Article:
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Verizon has picked Samsung as an SMB LTE small cell provider.

Samsung Snags Verizon 4G Small Cell Indoor Deal

Dan Jones
3/3/2014
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Verizon picked Samsung to provide 4G LTE indoor small cells for the small-to-medium business market, for the first time picking a supplier outside of its macro network vendors for the tiny basestations.

The vendor is preparing a system Verizon will start deploying later this year for business customers who want better LTE coverage indoors. Samsung says it will supply Verizon with "femtocells" that can support up to 60 simultaneous LTE users on the unit, as well as core network elements and a management system.

A small cell is a tiny -- relatively speaking -- self-contained basestation that extends coverage at the edge of the macro network. In theory, these units can help fix voice and data coverage holes, add capacity where needed, and increase data connection speed. Enterprise small cells now appear to be starting to taking off in some carrier markets. (See Know Your Small Cell: Home, Enterprise, or Public Access?)

Verizon Wireless has recently said that it is deploying Alcatel-Lucent (NYSE: ALU)'s LTE small cells in indoor and outdoor environments. It has also made encouraging noises about Ericsson AB (Nasdaq: ERIC)'s Radio Dot system, which is expected to begin trials in the second quarter. (See Verizon Deploys AlcaLu's LTE Small Cells , Verizon Welcomes Ericsson's Radio Dot, and MWC 2014: Single-Mode 4G Small Cells Ahoy?)

AlcaLu and Ericsson are Verizon's existing suppliers for its macro LTE network. The SMB deal is a nice win for Samsung because Verizon has gone beyond its macro providers. Samsung appears to be growing its profile with LTE small cells in the US. It is also said to be supplying Sprint Corp. (NYSE: S) with the 4G units. (See Sprint Has Samsung 4G LTE Small Cells: Analyst.)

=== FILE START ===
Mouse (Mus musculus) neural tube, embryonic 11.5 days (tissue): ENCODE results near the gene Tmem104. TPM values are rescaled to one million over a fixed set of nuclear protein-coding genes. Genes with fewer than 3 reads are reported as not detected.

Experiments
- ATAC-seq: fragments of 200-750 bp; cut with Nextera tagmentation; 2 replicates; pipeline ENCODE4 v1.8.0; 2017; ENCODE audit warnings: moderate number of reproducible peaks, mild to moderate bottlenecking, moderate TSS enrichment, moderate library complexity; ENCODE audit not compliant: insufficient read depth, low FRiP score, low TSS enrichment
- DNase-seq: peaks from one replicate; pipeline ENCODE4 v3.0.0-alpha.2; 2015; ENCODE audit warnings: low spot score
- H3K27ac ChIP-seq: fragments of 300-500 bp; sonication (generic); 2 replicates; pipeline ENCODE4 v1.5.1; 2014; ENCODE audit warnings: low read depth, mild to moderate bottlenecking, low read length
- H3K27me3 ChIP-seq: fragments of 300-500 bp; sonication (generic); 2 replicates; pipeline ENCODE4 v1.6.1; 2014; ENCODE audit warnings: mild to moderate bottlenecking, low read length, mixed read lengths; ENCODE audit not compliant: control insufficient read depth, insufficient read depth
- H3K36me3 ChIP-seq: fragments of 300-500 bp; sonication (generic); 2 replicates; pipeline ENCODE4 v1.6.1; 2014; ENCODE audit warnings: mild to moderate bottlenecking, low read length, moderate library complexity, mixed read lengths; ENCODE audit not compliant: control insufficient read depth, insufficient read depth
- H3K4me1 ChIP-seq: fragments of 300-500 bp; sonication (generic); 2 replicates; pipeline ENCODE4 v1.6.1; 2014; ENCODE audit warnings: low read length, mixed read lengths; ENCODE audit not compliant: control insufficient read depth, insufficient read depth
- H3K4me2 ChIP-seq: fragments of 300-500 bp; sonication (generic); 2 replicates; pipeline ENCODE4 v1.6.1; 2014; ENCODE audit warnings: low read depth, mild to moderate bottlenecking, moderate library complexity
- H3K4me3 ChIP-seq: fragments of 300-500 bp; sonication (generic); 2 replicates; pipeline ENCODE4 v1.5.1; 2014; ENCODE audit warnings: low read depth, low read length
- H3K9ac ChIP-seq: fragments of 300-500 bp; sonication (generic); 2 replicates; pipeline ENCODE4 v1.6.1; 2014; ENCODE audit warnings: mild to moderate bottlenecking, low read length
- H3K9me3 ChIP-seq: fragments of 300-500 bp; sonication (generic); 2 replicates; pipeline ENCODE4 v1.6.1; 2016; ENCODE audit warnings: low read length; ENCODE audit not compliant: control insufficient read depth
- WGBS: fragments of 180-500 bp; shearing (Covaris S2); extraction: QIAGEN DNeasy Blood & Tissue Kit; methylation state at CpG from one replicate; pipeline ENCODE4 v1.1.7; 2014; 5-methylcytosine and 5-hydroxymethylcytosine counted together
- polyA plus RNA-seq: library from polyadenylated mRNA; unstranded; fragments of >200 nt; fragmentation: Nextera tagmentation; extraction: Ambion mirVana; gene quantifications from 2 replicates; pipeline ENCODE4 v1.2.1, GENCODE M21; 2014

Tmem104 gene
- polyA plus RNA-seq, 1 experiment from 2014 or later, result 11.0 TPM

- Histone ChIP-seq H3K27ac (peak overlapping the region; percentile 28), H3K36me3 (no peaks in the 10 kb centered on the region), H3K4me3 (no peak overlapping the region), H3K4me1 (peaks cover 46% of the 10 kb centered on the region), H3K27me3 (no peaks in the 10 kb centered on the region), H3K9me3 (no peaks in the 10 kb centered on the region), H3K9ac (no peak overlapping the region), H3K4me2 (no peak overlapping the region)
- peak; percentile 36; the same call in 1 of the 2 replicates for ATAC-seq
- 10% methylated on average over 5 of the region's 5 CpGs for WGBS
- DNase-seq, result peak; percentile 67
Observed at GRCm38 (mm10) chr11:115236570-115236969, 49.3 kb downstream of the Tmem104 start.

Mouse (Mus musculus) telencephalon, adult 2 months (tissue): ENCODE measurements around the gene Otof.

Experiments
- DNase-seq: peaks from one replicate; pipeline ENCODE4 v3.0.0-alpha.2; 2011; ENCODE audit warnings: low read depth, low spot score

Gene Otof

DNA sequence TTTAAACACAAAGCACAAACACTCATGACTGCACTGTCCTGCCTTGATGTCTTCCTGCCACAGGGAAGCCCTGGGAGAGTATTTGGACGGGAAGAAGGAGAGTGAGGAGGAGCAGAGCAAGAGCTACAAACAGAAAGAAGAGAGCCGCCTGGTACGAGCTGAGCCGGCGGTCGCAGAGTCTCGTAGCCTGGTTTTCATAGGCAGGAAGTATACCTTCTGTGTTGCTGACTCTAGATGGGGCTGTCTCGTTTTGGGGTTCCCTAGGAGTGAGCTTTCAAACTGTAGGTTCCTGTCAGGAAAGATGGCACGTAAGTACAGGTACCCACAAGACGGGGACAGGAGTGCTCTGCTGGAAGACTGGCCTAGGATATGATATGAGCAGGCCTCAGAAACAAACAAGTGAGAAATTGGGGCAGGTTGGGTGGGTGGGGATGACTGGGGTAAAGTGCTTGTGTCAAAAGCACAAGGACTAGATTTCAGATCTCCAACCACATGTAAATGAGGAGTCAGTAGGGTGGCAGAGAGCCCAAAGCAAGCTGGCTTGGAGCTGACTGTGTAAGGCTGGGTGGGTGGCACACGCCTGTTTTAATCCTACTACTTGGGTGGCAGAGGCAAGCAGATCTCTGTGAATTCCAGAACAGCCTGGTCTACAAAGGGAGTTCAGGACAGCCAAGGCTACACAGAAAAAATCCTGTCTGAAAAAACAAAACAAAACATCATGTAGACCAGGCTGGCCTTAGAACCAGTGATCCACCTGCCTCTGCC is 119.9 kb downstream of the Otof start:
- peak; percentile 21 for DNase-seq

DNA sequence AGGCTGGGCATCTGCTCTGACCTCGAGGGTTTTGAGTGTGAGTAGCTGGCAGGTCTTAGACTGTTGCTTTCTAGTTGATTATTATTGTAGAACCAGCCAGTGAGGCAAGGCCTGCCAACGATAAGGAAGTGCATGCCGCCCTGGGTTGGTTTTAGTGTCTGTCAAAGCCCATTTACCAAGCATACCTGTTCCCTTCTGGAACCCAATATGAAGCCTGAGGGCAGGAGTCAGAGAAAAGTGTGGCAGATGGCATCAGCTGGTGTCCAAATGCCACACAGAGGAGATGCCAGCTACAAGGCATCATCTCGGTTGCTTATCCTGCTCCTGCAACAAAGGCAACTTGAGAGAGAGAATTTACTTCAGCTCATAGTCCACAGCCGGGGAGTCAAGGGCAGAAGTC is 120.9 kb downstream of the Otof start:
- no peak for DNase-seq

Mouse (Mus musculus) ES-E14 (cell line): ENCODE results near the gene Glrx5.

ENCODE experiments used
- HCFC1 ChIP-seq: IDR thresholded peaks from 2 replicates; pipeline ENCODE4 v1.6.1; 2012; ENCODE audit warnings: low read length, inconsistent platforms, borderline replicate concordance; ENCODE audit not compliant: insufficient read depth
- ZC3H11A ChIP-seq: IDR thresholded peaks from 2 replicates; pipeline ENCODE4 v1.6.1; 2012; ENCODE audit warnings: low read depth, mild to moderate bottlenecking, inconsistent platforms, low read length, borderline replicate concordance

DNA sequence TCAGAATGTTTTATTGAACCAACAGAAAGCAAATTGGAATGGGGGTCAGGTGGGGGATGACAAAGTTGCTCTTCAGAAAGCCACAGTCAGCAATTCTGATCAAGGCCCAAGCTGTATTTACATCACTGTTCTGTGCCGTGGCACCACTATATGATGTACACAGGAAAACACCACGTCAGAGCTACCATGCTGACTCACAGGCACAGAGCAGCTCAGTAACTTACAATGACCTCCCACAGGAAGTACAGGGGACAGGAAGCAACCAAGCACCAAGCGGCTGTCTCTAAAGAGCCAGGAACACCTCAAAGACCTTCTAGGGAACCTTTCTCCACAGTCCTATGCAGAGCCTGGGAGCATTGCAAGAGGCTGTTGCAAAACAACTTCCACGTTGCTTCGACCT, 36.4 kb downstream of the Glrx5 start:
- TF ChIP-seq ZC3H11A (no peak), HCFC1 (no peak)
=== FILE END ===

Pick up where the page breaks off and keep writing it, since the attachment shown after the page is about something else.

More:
— Dan Jones, Mobile Editor, Light Reading

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DanJones
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DanJones,
User Rank: Blogger
3/4/2014 | 9:43:24 PM
Re: What ever happened to all the hype around femtocells?
VoLTE will need the best LTE coverage a carrier can provide.
mhhf1ve
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mhhf1ve,
User Rank: Light Sabre
3/4/2014 | 7:24:13 PM
Re: What ever happened to all the hype around femtocells?

 A lot could depend on how voice-over-LTE and mobile video traffic develops. 

Interesting thought.. How do you see home femtocells being dependent on VoLTE and mobile video traffic? I can unerstand how voice over LTE might be an important funcationality for a home user, but mobile video trends... don't seem to be that connected to home wireless networks in my mind? 

I'm also uncertain how LTE and residential wireline broadband can ever converge... given the sizable gap between them currently.... But maybe someday?

DanJones
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DanJones,
User Rank: Blogger
3/4/2014 | 6:49:33 PM